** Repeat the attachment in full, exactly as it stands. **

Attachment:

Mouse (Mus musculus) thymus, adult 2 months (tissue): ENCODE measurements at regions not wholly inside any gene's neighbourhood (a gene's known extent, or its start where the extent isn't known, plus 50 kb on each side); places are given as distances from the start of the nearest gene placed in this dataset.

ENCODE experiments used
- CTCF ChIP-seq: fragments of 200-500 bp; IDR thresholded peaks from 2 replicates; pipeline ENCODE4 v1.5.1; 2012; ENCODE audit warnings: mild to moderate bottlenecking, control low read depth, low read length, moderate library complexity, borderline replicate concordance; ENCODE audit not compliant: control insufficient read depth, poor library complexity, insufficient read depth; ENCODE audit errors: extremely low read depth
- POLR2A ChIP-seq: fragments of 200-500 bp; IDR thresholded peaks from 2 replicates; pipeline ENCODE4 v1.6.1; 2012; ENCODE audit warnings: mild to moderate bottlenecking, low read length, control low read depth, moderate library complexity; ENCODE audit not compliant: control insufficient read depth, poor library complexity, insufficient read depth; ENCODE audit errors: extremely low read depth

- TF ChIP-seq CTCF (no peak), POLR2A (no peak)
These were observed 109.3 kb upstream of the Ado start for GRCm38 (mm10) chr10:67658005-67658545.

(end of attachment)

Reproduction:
Mouse (Mus musculus) thymus, adult 2 months (tissue): ENCODE measurements at regions not wholly inside any gene's neighbourhood (a gene's known extent, or its start where the extent isn't known, plus 50 kb on each side); places are given as distances from the start of the nearest gene placed in this dataset.

ENCODE experiments used
- CTCF ChIP-seq: fragments of 200-500 bp; IDR thresholded peaks from 2 replicates; pipeline ENCODE4 v1.5.1; 2012; ENCODE audit warnings: mild to moderate bottlenecking, control low read depth, low read length, moderate library complexity, borderline replicate concordance; ENCODE audit not compliant: control insufficient read depth, poor library complexity, insufficient read depth; ENCODE audit errors: extremely low read depth
- POLR2A ChIP-seq: fragments of 200-500 bp; IDR thresholded peaks from 2 replicates; pipeline ENCODE4 v1.6.1; 2012; ENCODE audit warnings: mild to moderate bottlenecking, low read length, control low read depth, moderate library complexity; ENCODE audit not compliant: control insufficient read depth, poor library complexity, insufficient read depth; ENCODE audit errors: extremely low read depth

- TF ChIP-seq CTCF (no peak), POLR2A (no peak)
These were observed 109.3 kb upstream of the Ado start for GRCm38 (mm10) chr10:67658005-67658545.